|Page 54. PITTSFIELD. Area 22,584 acres. Population 1,101.
Pittsfield was formed from Burlington in 1797. It retained its original
dimensions until 1806, when the present town of New Lisbon was set off
from it. It consists mainl of fertile uplands laying between the valley
of the Unadilla river, which constitutes its western boundaty, and the
Butternuts creek valley on the east. Some of the earliest settlers came
from Pittsfield, Mass., and hence the name. Among them were Dr. Joseph
O. Cone, Capt. Aaron Noble and Samuel Tyler. The two latter settled at
Pittsfield village, locally called Pecktown, from Alvin Peck, who kept
the hotel there.
Capt. Abel DeForest, a soldier of the Revolution, was an early settler
at Meeker Hill. Gardner Hall came from Pownal, VT.,in 1797. His son,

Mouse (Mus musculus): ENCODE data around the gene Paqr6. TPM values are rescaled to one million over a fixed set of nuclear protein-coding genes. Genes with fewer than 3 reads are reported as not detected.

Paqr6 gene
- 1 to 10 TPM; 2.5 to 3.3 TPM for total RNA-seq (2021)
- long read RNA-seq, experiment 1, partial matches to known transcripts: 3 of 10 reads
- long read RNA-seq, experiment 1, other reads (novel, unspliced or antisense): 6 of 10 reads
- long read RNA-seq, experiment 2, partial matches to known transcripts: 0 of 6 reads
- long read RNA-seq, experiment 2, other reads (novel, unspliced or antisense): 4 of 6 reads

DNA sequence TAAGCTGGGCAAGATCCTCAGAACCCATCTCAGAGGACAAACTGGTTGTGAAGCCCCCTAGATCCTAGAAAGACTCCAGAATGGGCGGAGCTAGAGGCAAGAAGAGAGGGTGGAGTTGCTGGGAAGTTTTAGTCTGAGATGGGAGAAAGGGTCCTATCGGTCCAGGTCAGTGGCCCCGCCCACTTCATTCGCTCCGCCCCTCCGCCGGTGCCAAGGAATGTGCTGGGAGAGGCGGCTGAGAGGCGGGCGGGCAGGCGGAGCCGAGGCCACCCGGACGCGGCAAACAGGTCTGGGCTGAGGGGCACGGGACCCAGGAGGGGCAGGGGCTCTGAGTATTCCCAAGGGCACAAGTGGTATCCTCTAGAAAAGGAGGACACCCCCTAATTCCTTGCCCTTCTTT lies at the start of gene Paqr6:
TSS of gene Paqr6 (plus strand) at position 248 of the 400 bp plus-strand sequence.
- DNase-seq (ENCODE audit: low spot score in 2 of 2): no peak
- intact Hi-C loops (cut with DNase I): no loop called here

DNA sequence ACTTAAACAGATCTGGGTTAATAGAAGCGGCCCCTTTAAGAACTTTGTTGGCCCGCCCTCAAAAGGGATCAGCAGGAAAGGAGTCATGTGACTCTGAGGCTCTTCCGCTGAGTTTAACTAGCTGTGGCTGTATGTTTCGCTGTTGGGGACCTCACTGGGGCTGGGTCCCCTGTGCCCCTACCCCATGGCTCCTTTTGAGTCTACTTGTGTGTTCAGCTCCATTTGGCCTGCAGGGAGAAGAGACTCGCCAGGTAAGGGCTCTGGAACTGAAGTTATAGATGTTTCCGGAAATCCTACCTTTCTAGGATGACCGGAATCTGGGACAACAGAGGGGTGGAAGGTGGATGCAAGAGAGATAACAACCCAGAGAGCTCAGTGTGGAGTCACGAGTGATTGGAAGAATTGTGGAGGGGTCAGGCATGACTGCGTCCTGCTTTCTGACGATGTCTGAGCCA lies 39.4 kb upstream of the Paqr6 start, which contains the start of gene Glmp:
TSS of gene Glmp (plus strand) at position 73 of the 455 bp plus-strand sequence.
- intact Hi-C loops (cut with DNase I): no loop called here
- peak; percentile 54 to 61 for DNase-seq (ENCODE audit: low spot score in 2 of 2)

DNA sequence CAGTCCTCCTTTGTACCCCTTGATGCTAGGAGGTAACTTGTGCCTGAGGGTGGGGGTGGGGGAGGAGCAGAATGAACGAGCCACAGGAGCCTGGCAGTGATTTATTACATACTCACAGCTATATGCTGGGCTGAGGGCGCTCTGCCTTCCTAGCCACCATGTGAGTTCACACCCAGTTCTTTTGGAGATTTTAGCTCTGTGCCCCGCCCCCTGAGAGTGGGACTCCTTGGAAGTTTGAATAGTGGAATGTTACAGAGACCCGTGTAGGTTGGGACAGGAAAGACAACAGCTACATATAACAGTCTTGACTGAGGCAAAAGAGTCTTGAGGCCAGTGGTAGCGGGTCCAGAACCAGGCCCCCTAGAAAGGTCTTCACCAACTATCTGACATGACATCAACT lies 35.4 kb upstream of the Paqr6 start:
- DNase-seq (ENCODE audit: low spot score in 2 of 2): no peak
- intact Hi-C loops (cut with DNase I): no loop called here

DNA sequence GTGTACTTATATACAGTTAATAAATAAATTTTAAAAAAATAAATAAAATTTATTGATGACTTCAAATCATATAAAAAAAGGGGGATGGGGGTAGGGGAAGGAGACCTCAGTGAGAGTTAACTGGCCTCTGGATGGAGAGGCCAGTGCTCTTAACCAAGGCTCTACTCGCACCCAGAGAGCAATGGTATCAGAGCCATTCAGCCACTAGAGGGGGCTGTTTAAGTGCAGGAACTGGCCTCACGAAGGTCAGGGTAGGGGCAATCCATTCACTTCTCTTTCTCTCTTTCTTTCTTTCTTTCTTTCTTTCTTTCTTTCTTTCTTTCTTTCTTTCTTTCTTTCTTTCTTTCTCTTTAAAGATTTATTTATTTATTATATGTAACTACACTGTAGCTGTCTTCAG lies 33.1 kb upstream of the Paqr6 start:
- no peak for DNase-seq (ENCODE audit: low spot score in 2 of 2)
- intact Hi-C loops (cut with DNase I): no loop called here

William G. Hall, became the leading physician of the town. Seth
Harrington and Benjamin Eddy settled in the eastern part about 1793.
Jabez Beardsley was a prominent settler in the western part on the
river. He was supervisor for eleven years. Capt. Joseph Briggs,
another veteran of the war, came early from Vermont. He and his son
Silas were prominent citizens. Other early settlers were Augustus and
Gardner Sheldo, Ezekiel Chapin and Stephen Hawkins.
This is a prosperous agricultural township and is chiefly devoted to
dairying, the milk being sent either to the condensery at New Berli or
to the shipping station at Edmeston. It contains one village,
Pittsfield, with a population of 70, and a rural postoffice at Ketchum.
SCHOOLS: Number of districts 12; teachers 10; children of school age
CHURCHES: There is a Union church at Ketchum. Ebenezer Chapel in the
southern part is supplied by the Baptist and Methodist pastors from
Transcirbed by Karen Flanders Eddy.